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Despite High Cash Burn, Tesla Short Sellers Keep Losing

If a company is running out of money fast, should you own its stock? That is the question facing Tesla investors. And with a Wall Street analyst forecasting that Tesla will burn through its cash in the next 12 months, the answer is of more than academic interest.


Before getting into that, let’s look at the last time I wrote about Tesla’s cash flow woes back in December 2016 when Mark Spiegel, founder of $9 million (assets under management) hedge fund Stanphyl Capital Partners suggested that setting the Model 3’s price at $35,000 could present cash flow troubles for Tesla. Spiegel presented his ideas about a year ago at the Robin Hood Investors Conference. He argued that Tesla was worth “zero” for three reasons:


“Horrible” financial results when it faced no direct competition but before Tesla must deal with “massive” competition — and he included press clippings of EV announcements from GM, Ford, BMW, Porsche, Audi, Jaguar and Mercedes among others to bolster that case

No proprietary technology (he noted that Panasonic made Tesla’s battery cells and would sell them to anybody)  — with assets worth far less than its $6 billion in debt. Spiegel also pointed out that Samsung, LG, BYD, and others were competing in the battery market with Tesla). What’s more, Tesla faced significant competition in battery storage, autonomous vehicles, and fast-charging networks, argued Spiegel.

Betting on Elon Musk was unwise because he “has a long track record of making hugely misleading statements.” Spiegel then cited contradictions between Musk’s statements and reality on a number of statements including Musk’s 2012 claim that Tesla did not need more financing — before it went on to raise nearly $6 billion, and other claims about Tesla not discounting — which Spiegel contradicted with evidence.


Spiegel presented an unappealing analysis of Tesla’s financial performance — noting that it would be worse once SolarCity’s $2 billion in annual negative free cash flow was included. For example, he pointed out that Tesla would report negative free cash flow of $1.5 billion in the final quarter of 2016 due to normalizing payables that “ballooned” in the third quarter, adding in $1.1 billion in capital expenditures that were deferred into Q4 2016.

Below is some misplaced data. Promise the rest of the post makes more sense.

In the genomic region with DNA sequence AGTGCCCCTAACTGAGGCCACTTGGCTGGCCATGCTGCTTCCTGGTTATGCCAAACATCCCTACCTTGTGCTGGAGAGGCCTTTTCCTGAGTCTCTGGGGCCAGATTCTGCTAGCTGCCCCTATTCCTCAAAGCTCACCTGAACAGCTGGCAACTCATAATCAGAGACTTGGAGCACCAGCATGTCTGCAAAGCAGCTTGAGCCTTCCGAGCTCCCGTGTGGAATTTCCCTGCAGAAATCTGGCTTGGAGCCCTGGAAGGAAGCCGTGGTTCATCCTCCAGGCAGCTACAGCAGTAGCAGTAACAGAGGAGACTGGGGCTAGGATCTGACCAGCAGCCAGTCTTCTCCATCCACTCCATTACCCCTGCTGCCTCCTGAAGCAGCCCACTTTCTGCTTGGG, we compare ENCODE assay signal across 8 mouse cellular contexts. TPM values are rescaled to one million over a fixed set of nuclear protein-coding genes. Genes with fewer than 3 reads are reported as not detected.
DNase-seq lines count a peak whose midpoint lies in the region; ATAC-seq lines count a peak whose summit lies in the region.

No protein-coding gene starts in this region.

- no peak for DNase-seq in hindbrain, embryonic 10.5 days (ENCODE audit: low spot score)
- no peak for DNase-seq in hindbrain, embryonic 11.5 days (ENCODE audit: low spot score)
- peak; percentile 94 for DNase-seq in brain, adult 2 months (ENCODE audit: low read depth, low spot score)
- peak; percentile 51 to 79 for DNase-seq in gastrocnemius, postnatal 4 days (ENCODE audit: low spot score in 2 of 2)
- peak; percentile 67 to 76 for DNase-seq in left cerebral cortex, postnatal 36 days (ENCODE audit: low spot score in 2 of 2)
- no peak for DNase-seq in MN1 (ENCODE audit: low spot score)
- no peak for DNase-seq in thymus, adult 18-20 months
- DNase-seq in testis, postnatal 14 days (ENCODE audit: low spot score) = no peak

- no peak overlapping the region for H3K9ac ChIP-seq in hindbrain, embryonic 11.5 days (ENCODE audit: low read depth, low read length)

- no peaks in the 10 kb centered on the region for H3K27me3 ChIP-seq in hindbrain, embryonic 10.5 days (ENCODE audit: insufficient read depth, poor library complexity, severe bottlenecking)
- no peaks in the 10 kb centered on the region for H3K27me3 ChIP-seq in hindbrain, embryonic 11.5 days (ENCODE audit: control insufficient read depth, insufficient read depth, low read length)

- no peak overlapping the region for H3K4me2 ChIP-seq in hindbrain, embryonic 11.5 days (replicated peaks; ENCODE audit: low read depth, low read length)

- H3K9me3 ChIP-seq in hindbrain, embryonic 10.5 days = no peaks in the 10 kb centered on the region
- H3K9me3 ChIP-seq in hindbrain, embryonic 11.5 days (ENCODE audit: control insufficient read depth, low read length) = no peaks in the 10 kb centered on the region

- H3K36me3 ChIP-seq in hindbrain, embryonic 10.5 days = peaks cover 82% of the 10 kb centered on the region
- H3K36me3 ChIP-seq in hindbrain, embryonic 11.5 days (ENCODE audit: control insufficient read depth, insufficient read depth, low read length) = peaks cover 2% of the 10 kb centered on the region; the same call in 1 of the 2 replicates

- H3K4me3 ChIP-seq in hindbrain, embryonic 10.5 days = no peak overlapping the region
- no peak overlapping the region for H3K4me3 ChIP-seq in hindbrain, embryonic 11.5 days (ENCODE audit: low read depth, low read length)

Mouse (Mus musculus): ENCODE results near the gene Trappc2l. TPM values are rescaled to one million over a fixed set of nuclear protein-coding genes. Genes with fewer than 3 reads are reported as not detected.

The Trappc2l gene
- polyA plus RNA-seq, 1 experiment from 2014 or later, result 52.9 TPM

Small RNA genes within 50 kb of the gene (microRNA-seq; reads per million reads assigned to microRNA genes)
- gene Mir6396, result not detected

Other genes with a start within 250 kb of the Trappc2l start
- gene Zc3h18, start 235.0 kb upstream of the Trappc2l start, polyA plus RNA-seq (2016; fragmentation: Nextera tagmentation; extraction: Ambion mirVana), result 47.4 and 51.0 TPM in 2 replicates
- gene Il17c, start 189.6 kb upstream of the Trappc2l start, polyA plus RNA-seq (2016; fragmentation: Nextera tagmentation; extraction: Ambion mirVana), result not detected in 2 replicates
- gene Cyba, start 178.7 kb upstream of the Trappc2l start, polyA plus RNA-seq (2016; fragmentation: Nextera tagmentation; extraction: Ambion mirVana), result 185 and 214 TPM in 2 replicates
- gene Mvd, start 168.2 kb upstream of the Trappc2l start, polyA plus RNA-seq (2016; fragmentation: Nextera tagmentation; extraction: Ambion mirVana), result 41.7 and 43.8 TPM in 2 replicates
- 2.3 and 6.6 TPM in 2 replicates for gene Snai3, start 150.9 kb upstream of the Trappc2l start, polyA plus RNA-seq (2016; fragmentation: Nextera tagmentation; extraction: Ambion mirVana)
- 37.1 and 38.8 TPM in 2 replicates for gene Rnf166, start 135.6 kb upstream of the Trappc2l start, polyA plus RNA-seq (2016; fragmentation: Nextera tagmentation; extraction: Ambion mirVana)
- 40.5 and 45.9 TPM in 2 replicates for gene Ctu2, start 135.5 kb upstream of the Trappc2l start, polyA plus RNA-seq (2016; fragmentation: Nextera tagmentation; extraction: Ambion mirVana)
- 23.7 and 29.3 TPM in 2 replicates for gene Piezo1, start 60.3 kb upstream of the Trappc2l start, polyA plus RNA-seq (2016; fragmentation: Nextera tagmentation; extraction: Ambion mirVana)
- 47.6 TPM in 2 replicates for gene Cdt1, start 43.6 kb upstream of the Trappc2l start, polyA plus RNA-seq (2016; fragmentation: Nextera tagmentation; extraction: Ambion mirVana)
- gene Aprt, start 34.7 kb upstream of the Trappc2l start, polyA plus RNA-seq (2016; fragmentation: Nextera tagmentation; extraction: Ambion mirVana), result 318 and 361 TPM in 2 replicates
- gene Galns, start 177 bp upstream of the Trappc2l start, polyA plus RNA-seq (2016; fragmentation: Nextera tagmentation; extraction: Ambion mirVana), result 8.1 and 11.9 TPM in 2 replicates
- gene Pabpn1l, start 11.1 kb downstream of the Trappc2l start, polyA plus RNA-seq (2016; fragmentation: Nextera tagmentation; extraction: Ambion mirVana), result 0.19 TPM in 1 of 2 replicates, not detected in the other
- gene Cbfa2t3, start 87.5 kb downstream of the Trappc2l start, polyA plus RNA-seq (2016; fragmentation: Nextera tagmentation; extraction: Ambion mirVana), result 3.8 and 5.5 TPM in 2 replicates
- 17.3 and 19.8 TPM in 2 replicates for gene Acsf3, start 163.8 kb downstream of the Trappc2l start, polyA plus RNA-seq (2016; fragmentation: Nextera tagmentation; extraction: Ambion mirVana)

Add to that Spiegel’s assumptions about Tesla’s Zero-Emission Vehicle (ZEV) credit sales to other car manufacturers — which helped Tesla report a $22 million third quarter profit, according to the New York Times. Spiegel expected Tesla not to post any ZEV sales in the fourth quarter.


Since December 6, 2016 when I wrote that post, Tesla’s shares have soared 78% from $186 to $331. I am not sure how much money Spiegel lost assuming he bet that Tesla shares would go to zero. He was directionally correct about how much negative free cash flow Tesla would report in the fourth quarter — it was negative $1.1 billion instead of negative $1.5 billion. What’s more in the twelve months ending June 2017, Tesla produced a whopping negative $3.1 billion in negative free cash flow.


When Tesla reports its results November 1 — investors expect it to post a loss of $2.23 per share and $2.94 billion in revenue — Model 3 sales numbers and cash burn rate will be under the microscope. UBS’s Colin Langan noted that in the second quarter Tesla burned through a record $1.2 billion as it tried to produce the Model 3 and increase battery output. And in August Tesla tried to raise $1.8 billion through a bond offering, leaving it with $4.8 billion in cash.


Langan does not believe that Tesla’s fund raising can keep it from running out of cash in a year. He sees Tesla burning through $900 million in the third quarter of 2017 and needing to repay $1.4 billion in debt by the end of 2018. As Langan — who set a price target of $185 along with a sell rating wrote — “With limited Model 3 profitability, infrastructure expansion needs, and Model Y capacity build (late 2019), we believe Tesla will eventually need additional outside funding.”


Tesla is certainly having production problems. After all in October, it produced 26o Model 3s which was way below the 1,500 it had forecast for the month. Musk promised that by the end of 2017 Tesla would be producing 5,000 Model3s a week, according to Bloomberg, which expects Tesla to discuss its cash situation during the call.

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